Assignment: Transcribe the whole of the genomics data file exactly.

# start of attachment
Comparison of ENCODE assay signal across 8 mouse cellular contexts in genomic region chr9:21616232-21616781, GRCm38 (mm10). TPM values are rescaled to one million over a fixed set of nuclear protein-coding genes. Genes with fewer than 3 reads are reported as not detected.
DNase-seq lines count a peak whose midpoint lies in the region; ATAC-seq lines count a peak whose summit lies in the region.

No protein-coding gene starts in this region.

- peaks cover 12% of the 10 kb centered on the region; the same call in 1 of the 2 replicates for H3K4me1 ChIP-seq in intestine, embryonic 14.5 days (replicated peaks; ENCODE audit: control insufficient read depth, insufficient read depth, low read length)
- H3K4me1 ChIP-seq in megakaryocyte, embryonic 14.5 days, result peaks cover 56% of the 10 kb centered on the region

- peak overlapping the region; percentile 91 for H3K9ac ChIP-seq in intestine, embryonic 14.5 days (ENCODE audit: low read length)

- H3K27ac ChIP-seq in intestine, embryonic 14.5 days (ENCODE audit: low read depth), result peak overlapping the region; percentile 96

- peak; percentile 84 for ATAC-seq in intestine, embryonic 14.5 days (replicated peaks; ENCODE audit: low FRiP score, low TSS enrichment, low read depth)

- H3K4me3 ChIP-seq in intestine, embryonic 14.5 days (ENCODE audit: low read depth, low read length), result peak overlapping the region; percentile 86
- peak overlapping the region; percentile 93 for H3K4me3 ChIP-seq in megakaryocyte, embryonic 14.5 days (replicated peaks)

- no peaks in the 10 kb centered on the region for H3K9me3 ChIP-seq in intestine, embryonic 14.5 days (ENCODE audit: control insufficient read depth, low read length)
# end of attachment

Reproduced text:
Comparison of ENCODE assay signal across 8 mouse cellular contexts in genomic region chr9:21616232-21616781, GRCm38 (mm10). TPM values are rescaled to one million over a fixed set of nuclear protein-coding genes. Genes with fewer than 3 reads are reported as not detected.
DNase-seq lines count a peak whose midpoint lies in the region; ATAC-seq lines count a peak whose summit lies in the region.

No protein-coding gene starts in this region.

- peaks cover 12% of the 10 kb centered on the region; the same call in 1 of the 2 replicates for H3K4me1 ChIP-seq in intestine, embryonic 14.5 days (replicated peaks; ENCODE audit: control insufficient read depth, insufficient read depth, low read length)
- H3K4me1 ChIP-seq in megakaryocyte, embryonic 14.5 days, result peaks cover 56% of the 10 kb centered on the region

- peak overlapping the region; percentile 91 for H3K9ac ChIP-seq in intestine, embryonic 14.5 days (ENCODE audit: low read length)

- H3K27ac ChIP-seq in intestine, embryonic 14.5 days (ENCODE audit: low read depth), result peak overlapping the region; percentile 96

- peak; percentile 84 for ATAC-seq in intestine, embryonic 14.5 days (replicated peaks; ENCODE audit: low FRiP score, low TSS enrichment, low read depth)

- H3K4me3 ChIP-seq in intestine, embryonic 14.5 days (ENCODE audit: low read depth, low read length), result peak overlapping the region; percentile 86
- peak overlapping the region; percentile 93 for H3K4me3 ChIP-seq in megakaryocyte, embryonic 14.5 days (replicated peaks)

- no peaks in the 10 kb centered on the region for H3K9me3 ChIP-seq in intestine, embryonic 14.5 days (ENCODE audit: control insufficient read depth, low read length)